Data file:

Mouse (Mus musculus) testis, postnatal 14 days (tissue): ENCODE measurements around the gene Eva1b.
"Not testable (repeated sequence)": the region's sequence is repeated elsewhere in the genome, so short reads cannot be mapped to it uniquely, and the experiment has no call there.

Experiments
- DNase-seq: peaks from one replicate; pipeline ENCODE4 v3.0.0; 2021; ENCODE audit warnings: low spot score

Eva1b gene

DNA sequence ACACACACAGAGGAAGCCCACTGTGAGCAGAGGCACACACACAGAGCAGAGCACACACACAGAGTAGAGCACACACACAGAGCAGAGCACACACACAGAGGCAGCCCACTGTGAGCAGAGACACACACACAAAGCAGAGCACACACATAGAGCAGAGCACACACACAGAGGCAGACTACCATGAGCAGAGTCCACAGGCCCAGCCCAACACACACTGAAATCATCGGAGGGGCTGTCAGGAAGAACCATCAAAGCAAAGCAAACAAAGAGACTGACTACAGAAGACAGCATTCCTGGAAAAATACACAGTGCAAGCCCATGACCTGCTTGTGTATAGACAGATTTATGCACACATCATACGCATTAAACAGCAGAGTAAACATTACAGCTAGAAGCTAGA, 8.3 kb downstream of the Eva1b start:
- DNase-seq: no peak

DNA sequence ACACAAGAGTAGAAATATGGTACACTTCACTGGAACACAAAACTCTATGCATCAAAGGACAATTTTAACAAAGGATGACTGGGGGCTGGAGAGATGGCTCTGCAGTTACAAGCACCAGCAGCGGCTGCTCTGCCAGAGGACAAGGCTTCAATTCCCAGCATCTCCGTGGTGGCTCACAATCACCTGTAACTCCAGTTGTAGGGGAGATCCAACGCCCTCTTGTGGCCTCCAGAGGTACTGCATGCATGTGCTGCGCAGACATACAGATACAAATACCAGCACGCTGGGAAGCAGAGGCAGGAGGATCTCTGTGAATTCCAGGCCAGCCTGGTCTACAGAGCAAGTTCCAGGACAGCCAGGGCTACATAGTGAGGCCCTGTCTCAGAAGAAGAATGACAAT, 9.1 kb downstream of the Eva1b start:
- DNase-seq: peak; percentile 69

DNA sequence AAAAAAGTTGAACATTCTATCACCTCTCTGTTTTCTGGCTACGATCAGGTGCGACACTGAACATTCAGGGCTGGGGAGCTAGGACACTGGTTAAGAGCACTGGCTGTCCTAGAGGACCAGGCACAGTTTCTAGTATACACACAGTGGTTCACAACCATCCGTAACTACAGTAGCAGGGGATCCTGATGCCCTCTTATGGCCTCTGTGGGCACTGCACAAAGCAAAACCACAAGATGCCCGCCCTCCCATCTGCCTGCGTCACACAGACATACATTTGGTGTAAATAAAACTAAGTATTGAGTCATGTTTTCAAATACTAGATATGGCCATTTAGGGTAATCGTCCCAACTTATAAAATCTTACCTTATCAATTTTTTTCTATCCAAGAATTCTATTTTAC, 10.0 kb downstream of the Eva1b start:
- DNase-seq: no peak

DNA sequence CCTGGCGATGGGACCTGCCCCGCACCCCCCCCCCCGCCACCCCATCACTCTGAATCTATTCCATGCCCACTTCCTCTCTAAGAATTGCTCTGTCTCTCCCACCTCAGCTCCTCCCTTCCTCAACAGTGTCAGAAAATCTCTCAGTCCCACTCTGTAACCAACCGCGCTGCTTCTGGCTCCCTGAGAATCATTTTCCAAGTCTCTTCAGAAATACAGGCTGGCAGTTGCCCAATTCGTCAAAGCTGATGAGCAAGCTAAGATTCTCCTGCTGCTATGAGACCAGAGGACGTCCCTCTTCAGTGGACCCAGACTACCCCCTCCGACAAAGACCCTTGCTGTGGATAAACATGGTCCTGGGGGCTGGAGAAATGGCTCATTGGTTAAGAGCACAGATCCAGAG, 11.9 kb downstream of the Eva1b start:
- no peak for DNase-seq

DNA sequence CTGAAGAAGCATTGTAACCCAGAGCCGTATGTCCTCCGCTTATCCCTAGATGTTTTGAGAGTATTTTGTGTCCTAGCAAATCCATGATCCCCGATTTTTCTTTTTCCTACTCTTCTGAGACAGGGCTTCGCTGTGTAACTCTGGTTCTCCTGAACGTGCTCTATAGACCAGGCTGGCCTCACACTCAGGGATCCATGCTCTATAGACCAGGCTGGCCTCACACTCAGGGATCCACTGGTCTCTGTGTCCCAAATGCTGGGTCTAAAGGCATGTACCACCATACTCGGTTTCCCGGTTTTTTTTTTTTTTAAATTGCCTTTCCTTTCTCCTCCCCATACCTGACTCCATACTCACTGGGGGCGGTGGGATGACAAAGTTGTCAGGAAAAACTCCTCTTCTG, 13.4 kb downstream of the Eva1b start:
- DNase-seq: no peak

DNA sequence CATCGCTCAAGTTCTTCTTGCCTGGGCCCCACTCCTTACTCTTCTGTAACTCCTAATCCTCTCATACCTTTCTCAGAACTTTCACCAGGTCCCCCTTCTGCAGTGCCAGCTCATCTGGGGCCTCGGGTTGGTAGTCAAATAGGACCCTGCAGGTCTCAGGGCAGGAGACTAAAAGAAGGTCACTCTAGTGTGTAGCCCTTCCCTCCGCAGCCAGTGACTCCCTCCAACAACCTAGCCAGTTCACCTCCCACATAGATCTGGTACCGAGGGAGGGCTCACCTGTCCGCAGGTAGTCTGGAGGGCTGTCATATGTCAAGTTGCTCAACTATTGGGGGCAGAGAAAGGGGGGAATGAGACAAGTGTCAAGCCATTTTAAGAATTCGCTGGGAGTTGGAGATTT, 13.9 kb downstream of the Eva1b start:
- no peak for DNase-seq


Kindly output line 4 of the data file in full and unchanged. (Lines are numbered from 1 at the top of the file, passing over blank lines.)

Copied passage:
- DNase-seq: peaks from one replicate; pipeline ENCODE4 v3.0.0; 2021; ENCODE audit warnings: low spot score